Our protagonist is a busy bee and a student. He comes from Guinea, where his family still lives. He has liked to study since he was a kid and for three years attended public schools in order to learn. But this wasn’t enough for him – there are more than 50 students in a class and the classes are hard to understand.
“So […] I said ‘mum I want to go to […] Mali to study’. She wasn’t very happy, but she knew I would have left anyway, because if I decide to do something I do. […]”
It was a difficult decision for him, because he was very young (15) and leaving his family behind. But he wanted to learn.
“Where I found the strength… first of all from my friends, according to the hope of being able to help my mother one day, or from the fact […] that I could also have the chance to study, (…) never give up”.
So he left, although the price for schooling in Africa is high and education is not for free:
“(…) my family is poor, and if you want to study you have to […] have some money. There was only my mother, my father died when I was young”.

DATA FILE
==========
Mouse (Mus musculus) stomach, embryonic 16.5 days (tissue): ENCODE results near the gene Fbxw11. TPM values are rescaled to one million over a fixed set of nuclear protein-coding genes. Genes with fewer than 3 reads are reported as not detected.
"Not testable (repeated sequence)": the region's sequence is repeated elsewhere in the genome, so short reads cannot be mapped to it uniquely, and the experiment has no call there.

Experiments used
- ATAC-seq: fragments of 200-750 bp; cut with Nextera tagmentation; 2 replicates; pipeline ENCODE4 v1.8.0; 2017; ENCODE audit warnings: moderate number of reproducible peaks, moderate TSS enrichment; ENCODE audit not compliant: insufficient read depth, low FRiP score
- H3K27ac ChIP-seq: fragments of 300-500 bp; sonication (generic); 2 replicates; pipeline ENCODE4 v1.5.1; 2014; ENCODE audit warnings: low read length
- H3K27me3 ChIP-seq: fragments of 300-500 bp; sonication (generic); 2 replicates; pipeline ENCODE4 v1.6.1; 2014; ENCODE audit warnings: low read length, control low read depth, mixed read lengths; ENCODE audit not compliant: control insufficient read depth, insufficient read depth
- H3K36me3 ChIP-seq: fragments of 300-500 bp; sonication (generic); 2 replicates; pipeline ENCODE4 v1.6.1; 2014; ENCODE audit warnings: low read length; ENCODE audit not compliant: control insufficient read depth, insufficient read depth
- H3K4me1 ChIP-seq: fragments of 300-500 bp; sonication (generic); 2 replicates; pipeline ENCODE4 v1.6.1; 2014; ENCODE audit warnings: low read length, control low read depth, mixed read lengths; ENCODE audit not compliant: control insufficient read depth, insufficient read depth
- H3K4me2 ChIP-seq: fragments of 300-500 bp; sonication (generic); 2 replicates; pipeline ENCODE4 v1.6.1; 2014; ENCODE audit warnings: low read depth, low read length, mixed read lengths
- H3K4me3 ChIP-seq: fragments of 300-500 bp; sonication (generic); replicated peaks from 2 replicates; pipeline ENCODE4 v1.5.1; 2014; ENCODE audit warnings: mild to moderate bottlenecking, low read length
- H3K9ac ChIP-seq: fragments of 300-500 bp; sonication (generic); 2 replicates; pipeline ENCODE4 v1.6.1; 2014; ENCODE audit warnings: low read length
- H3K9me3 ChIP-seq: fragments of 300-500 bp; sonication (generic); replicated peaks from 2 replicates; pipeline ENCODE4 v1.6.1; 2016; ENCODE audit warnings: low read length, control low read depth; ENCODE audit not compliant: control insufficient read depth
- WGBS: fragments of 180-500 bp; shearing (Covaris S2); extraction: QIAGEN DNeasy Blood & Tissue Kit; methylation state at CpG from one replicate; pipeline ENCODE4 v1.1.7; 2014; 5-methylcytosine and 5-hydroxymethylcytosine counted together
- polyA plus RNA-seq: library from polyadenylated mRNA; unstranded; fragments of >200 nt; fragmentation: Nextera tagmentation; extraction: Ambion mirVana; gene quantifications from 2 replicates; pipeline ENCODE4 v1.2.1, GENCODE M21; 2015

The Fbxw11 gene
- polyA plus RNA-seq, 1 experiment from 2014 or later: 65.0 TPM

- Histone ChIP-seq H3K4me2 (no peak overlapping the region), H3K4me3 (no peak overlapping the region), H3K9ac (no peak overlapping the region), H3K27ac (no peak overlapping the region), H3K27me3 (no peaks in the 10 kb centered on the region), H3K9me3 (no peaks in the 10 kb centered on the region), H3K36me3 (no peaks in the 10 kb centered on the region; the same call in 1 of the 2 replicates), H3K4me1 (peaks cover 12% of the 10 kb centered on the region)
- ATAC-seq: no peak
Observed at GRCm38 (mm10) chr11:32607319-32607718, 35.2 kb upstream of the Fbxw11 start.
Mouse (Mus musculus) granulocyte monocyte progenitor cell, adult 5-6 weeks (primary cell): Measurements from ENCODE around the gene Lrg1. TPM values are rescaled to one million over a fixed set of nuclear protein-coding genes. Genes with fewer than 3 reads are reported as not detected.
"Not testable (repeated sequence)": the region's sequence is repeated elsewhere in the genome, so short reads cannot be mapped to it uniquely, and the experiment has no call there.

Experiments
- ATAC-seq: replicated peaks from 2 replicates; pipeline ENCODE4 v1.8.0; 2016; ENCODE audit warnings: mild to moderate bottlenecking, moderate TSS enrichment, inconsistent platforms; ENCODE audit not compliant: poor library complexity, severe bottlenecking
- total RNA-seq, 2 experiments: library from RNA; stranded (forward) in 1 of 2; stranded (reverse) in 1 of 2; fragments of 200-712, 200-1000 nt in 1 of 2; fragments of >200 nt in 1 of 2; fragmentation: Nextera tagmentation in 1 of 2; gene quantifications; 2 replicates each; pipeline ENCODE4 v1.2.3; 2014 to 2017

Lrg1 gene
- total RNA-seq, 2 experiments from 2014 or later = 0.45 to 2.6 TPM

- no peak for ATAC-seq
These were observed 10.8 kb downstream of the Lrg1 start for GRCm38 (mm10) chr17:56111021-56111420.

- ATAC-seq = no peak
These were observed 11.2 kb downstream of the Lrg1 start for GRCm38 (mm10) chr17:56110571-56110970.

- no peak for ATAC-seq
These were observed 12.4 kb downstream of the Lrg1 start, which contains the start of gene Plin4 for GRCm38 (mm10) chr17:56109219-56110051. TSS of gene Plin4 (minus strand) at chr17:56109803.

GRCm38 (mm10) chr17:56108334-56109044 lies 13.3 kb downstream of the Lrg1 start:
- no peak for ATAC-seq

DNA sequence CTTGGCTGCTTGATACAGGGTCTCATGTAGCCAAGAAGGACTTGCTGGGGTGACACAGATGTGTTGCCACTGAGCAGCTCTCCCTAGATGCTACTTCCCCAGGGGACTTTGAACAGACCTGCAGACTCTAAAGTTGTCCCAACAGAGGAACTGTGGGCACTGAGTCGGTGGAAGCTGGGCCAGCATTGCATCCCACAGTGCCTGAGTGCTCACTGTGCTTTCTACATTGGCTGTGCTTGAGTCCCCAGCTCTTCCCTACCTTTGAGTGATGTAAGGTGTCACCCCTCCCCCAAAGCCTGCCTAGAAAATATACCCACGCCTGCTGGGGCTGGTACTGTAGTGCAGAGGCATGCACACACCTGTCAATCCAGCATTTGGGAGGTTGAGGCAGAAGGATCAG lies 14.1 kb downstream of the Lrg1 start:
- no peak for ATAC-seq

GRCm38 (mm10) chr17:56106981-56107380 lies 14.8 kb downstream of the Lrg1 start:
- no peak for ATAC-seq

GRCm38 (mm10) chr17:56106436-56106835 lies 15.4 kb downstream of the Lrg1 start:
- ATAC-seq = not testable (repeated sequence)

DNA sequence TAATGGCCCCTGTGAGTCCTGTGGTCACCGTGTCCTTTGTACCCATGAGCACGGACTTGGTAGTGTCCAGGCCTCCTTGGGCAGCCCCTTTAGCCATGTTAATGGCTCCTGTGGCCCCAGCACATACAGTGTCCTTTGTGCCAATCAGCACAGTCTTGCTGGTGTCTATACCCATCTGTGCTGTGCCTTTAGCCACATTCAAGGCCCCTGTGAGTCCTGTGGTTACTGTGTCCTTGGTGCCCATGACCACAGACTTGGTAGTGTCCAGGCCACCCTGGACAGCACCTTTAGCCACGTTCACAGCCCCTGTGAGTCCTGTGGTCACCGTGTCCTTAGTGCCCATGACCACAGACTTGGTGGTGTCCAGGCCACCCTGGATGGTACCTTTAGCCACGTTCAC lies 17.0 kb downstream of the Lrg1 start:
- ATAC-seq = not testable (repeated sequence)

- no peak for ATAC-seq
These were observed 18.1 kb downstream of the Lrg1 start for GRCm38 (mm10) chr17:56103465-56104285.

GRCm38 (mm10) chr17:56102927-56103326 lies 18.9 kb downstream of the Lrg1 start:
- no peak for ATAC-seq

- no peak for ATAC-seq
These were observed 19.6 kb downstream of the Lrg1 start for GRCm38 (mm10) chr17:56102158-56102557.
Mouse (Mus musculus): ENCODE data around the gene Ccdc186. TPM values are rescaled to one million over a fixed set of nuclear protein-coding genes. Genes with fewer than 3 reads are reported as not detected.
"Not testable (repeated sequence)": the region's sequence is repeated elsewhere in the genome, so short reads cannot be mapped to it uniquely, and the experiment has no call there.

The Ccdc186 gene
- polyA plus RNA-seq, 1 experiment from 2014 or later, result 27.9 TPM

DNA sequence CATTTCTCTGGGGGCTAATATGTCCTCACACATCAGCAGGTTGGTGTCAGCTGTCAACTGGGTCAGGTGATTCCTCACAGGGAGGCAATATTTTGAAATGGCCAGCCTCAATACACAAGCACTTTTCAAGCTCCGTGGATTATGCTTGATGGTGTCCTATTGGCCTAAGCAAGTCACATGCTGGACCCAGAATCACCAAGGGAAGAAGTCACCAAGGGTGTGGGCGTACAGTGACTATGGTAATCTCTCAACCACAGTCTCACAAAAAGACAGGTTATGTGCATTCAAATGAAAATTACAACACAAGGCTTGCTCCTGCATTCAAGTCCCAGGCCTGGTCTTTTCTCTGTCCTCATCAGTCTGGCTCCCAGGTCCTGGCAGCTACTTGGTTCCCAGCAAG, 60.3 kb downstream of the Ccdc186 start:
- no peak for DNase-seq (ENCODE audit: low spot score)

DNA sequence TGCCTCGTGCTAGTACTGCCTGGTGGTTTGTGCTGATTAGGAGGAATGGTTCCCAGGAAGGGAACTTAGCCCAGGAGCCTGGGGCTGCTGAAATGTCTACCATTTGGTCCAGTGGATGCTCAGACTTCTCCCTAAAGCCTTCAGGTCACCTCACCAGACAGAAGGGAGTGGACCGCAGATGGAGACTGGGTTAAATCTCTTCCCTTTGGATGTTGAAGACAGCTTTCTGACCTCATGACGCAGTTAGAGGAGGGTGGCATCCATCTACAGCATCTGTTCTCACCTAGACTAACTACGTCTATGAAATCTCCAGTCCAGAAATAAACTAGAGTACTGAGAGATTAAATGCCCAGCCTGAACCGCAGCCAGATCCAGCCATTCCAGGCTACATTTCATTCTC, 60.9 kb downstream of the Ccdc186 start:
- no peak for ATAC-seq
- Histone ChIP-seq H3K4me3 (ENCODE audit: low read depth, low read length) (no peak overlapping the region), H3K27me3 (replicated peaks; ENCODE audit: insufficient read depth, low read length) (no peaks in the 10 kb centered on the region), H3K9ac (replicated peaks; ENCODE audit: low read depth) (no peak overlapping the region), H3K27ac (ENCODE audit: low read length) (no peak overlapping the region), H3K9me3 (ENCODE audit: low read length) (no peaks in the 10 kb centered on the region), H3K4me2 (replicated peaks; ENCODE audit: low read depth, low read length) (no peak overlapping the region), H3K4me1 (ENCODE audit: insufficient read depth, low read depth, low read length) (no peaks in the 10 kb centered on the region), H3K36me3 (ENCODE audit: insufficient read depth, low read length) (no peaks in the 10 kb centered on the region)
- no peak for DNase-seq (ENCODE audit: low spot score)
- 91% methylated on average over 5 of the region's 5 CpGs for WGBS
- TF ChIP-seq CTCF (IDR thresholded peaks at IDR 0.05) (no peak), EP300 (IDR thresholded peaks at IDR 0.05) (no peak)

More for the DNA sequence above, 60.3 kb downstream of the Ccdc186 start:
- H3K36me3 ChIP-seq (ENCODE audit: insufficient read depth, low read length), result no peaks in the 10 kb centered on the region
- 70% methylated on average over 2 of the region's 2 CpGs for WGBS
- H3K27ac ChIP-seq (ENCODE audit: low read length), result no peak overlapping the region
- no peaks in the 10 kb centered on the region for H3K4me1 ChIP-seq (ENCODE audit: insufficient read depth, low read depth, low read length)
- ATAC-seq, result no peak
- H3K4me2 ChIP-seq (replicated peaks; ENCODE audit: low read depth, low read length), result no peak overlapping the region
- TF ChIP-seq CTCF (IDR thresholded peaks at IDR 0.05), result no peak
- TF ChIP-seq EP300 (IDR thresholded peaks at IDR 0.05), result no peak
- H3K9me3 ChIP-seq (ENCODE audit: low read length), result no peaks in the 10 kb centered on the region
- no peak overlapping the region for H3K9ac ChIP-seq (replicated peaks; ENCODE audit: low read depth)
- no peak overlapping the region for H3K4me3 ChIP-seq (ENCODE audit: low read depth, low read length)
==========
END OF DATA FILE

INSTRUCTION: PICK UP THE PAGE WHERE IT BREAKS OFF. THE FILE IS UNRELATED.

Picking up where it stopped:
He is older now and his journey brought him to Italy where the schooling system has been a big challenge for him. He says, he had to give 200% at school and at a job. He said it was like “gambling” with the chance to work. He noticed a big difference in schooling.
“(…) the other boys of my age are much more educated than me, they can speak English, other languages like Spanish, German, that I don’t know, but also they can use the computer very well, they can do a lot of things that I certainly don’t know how to do.”
Not knowing the language has been a formal, professional, and social challenge.
“First of all it wasn’t easy [to meet Italians] because you didn’t speak the language, most of them don’t even talk to you, they don’t even look at you, and […] if you don’t even speak the language it is very difficult to meet other people. […]”
Sometimes he misses his family and Guinea:
“(…) my country is the people first of all, who are very kind, […] the food, the fruit, […] even the landscapes that for me are…. sometimes when I close my eyes I still remember what it is like there and I like it a lot, or going to the villages to see the cows or those things I like there. (…) also to see how life is there, you can go to the big market, to know the different languages, to see how people are confronted… You can’t imagine it, but if you go to see it you will be a bit surprised. In Guinea we speak several languages, even if you don’t speak the same language you can still understand or confront each other, for me it’s a [surprising] thing”.
He enjoys the opportunities he gets in Italy. He got his driver licence, met new friends and is adapting to the new schooling challenges. We are sure he will catch up very swiftly and we wish him all the best on his journey!
From so far to so close.